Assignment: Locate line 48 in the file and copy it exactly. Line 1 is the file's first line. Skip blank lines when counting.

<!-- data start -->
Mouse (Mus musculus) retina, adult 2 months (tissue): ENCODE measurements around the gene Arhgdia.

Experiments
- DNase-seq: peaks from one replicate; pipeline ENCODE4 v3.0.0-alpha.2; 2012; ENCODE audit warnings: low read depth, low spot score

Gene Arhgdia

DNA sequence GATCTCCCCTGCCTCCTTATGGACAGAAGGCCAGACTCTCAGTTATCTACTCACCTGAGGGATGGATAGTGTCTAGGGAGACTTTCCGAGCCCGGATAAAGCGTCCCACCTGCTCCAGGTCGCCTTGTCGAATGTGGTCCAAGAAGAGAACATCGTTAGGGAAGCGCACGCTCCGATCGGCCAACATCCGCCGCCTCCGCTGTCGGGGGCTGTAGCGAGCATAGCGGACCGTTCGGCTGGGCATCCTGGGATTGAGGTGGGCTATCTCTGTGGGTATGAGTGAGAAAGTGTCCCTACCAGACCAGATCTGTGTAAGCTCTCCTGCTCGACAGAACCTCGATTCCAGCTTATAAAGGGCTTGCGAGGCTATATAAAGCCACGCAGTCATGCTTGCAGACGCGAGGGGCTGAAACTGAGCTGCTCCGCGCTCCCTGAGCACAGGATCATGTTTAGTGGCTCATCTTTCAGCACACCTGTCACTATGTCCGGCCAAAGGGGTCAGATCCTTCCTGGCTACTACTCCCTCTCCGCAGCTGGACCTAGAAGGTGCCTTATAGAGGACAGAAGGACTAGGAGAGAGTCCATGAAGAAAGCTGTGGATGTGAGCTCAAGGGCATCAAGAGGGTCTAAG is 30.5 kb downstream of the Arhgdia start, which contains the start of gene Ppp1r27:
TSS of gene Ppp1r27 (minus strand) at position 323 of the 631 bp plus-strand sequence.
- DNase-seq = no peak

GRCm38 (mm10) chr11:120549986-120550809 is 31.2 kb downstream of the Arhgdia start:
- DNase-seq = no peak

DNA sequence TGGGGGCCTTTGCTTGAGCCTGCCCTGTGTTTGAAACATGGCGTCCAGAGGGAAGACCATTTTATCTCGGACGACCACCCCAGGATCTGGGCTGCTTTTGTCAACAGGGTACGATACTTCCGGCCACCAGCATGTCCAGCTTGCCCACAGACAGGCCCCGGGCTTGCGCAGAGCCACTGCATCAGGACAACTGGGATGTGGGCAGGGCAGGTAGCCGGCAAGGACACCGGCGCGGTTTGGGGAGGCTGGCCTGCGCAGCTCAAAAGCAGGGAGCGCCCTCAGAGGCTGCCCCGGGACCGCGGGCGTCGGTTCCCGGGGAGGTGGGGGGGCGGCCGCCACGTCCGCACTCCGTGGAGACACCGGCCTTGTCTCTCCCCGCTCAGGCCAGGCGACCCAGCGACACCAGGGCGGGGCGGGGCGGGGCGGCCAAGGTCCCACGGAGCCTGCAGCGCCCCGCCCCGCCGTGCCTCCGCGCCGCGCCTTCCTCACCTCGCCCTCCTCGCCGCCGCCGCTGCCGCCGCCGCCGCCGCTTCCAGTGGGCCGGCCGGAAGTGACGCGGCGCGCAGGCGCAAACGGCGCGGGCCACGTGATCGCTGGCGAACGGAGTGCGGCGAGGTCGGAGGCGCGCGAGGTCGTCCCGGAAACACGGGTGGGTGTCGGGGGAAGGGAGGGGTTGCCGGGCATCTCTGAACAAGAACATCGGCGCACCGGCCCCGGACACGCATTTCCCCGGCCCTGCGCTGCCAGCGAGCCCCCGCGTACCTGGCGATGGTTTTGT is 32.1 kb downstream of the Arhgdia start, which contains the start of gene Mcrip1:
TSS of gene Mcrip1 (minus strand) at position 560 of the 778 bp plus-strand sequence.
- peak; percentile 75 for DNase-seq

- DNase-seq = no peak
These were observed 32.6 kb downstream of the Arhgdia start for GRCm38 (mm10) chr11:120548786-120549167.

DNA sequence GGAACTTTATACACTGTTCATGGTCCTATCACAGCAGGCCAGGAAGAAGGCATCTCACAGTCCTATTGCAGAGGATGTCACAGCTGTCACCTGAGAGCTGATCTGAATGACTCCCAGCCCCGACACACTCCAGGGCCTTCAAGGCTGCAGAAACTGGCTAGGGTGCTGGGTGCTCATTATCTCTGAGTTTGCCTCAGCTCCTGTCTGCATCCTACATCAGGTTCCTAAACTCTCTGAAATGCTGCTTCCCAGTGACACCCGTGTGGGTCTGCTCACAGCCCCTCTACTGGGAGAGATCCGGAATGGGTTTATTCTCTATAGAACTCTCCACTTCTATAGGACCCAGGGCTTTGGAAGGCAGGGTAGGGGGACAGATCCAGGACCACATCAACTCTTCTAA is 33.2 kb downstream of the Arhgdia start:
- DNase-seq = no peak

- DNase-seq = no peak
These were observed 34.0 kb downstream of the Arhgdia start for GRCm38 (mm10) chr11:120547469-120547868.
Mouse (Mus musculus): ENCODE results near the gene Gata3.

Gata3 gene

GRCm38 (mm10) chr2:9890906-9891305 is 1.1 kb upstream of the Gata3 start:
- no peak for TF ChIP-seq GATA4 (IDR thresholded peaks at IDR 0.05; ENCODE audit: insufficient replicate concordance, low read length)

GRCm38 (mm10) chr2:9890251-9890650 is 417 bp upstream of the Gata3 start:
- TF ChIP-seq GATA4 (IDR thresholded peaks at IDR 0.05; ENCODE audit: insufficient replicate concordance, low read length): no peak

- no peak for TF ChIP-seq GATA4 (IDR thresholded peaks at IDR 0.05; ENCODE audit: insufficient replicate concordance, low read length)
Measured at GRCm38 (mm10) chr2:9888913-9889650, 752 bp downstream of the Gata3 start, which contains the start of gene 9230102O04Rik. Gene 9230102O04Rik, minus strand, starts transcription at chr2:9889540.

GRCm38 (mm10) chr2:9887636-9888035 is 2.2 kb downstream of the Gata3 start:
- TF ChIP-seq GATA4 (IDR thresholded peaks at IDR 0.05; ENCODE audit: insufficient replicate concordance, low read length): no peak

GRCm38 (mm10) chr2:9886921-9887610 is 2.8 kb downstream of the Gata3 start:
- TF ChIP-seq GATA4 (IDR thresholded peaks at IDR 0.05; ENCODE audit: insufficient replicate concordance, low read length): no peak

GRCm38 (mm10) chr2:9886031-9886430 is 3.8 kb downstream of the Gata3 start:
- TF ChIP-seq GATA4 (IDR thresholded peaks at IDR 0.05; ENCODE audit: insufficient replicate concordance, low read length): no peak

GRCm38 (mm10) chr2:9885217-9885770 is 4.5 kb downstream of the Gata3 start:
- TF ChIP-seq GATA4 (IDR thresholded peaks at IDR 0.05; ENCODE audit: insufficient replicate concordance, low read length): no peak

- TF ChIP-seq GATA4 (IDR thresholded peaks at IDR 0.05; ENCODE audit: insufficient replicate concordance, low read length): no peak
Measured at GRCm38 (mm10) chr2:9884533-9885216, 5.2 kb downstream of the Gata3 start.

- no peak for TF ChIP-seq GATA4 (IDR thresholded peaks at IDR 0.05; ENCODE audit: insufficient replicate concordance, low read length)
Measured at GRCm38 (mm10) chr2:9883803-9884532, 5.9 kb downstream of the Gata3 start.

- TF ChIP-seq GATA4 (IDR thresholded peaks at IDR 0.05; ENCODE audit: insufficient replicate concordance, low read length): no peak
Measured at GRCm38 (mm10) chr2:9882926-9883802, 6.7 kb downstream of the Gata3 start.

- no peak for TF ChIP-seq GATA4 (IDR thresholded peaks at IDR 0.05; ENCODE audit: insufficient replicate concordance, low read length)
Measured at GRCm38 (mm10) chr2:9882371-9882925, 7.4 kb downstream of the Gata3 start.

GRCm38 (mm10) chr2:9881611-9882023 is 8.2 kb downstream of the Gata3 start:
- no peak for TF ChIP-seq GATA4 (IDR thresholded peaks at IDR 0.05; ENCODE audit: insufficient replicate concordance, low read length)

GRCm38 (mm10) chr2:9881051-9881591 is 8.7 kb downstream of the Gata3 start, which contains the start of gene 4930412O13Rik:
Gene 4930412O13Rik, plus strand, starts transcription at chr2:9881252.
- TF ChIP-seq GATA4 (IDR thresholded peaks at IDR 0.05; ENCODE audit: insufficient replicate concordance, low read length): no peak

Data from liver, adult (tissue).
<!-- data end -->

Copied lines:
Data from liver, adult (tissue).